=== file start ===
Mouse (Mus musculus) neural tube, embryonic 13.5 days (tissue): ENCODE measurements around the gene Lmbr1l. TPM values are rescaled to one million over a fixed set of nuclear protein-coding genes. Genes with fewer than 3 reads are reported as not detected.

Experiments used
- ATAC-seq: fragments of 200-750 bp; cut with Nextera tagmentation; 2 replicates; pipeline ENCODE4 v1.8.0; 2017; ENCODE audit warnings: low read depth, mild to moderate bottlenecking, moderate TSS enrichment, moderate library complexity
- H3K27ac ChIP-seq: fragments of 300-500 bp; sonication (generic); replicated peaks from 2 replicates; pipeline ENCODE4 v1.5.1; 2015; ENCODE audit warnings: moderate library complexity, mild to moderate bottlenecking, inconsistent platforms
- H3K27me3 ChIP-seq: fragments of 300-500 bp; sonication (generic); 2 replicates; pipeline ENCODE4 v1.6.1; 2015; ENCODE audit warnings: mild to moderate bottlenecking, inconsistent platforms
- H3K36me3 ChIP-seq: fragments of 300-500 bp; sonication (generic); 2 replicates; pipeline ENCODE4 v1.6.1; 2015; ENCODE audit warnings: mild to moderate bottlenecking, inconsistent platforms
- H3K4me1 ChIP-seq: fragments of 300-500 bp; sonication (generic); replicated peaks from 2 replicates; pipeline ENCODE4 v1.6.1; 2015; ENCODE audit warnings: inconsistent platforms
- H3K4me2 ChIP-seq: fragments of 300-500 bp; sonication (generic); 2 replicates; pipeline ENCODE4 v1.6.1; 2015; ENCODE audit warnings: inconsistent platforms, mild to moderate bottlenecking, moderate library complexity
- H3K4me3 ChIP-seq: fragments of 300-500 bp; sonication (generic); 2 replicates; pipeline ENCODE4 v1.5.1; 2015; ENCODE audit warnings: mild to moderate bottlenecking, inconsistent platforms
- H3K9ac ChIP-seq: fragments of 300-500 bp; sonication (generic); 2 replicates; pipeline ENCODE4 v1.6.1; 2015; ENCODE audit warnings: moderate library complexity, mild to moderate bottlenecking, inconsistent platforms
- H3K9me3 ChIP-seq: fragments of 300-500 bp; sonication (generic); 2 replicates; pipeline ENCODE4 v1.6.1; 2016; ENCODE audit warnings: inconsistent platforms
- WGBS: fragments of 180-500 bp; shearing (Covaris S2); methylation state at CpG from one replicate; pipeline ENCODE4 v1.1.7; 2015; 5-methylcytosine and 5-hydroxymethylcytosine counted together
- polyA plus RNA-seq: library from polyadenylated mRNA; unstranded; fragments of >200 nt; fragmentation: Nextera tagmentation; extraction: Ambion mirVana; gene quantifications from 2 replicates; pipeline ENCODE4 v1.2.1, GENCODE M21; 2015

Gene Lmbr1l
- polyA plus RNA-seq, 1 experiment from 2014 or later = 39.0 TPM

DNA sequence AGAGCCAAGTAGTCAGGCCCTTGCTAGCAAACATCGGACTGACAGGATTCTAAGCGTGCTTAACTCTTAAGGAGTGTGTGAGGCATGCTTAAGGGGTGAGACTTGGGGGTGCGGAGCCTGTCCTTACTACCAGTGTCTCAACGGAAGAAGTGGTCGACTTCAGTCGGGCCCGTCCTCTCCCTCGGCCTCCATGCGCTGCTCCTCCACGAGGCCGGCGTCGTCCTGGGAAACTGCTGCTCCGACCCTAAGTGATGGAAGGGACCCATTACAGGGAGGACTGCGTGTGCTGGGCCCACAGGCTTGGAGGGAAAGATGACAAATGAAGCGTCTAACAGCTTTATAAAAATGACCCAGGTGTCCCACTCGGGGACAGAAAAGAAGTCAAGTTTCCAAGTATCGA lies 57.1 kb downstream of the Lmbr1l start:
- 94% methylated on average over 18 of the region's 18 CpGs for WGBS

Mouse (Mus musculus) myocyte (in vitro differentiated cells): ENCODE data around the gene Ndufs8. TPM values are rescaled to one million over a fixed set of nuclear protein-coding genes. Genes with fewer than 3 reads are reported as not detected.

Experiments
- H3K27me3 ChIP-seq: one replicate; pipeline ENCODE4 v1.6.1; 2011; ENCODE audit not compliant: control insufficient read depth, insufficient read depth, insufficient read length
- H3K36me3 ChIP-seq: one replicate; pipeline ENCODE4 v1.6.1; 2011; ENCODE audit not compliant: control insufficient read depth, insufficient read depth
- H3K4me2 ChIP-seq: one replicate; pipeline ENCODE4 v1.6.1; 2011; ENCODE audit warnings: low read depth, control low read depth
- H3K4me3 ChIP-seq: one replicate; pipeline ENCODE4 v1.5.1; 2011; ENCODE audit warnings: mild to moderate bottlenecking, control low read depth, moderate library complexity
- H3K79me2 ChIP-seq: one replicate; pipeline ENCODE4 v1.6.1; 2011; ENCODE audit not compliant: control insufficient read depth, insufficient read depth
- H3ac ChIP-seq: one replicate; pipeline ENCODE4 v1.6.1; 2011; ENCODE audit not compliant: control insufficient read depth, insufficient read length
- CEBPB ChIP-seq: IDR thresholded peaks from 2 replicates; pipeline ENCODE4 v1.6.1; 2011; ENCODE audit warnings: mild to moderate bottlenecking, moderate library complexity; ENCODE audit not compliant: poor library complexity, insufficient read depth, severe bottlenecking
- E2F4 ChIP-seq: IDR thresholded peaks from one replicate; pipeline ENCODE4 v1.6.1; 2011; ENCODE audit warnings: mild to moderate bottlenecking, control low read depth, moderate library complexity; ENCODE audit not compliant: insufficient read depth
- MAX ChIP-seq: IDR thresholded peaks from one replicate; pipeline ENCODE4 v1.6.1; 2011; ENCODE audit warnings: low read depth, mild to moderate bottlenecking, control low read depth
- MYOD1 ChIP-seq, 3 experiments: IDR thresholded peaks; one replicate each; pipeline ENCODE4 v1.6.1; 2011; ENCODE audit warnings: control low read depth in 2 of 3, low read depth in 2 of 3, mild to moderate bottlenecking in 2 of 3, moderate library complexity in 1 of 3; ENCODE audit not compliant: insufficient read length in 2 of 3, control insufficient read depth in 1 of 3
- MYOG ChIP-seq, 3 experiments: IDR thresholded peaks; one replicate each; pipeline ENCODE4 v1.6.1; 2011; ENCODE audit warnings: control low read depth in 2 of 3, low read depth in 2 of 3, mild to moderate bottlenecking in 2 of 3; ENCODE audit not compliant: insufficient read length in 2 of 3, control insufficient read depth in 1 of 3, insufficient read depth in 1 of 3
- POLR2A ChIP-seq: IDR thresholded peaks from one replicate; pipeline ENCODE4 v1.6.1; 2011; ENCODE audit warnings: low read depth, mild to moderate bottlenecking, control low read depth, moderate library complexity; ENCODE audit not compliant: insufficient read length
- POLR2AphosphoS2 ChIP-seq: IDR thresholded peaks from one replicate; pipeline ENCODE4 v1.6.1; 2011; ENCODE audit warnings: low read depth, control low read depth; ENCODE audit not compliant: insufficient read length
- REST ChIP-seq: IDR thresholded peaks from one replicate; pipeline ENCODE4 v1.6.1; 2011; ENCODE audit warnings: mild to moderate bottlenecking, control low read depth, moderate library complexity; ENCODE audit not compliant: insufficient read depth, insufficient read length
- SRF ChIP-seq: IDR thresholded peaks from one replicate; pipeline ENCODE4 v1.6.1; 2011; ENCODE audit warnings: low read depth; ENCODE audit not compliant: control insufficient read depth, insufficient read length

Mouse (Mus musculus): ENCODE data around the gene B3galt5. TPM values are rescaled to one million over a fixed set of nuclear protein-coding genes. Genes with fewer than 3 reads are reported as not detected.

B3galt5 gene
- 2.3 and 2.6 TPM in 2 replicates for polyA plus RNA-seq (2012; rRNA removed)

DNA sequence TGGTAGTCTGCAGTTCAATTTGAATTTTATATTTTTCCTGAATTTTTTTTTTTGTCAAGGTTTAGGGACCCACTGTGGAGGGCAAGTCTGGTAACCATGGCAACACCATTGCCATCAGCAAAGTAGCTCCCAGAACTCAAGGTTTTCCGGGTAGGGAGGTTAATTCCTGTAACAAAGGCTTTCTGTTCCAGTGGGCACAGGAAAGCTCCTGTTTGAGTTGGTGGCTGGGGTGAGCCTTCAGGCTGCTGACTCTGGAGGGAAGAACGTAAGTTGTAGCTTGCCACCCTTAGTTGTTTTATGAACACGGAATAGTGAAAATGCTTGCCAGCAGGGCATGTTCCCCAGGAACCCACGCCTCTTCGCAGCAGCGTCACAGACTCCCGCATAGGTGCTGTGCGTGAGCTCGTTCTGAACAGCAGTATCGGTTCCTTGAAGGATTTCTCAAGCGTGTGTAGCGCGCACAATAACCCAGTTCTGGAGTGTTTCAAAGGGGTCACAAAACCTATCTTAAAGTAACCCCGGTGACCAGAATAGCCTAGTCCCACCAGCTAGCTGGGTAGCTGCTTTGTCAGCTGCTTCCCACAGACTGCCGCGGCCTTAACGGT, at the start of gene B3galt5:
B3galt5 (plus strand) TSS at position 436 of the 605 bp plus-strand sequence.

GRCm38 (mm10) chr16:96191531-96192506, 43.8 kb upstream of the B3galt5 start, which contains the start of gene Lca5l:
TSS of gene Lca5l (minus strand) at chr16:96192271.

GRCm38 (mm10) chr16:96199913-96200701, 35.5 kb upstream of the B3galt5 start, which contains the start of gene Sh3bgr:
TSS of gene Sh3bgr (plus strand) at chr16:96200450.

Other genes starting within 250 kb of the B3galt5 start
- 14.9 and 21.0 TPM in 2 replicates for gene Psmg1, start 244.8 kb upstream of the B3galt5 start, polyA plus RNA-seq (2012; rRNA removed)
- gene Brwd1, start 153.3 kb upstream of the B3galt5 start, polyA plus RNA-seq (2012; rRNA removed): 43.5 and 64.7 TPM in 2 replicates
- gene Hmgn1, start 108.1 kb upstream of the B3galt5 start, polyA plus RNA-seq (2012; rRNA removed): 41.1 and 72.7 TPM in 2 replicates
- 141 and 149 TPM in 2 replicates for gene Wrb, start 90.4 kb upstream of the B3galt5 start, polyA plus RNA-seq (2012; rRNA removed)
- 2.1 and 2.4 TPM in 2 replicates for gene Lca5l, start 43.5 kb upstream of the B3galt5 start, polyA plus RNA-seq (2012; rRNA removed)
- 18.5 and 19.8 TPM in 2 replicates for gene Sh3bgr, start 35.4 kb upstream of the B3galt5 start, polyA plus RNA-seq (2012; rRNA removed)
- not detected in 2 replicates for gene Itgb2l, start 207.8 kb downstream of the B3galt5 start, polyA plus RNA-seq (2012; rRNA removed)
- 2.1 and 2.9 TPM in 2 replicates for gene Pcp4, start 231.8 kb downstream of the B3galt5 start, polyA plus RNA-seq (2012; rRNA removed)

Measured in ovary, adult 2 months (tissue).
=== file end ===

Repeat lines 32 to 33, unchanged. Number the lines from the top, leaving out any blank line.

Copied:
- POLR2AphosphoS2 ChIP-seq: IDR thresholded peaks from one replicate; pipeline ENCODE4 v1.6.1; 2011; ENCODE audit warnings: low read depth, control low read depth; ENCODE audit not compliant: insufficient read length
- REST ChIP-seq: IDR thresholded peaks from one replicate; pipeline ENCODE4 v1.6.1; 2011; ENCODE audit warnings: mild to moderate bottlenecking, control low read depth, moderate library complexity; ENCODE audit not compliant: insufficient read depth, insufficient read length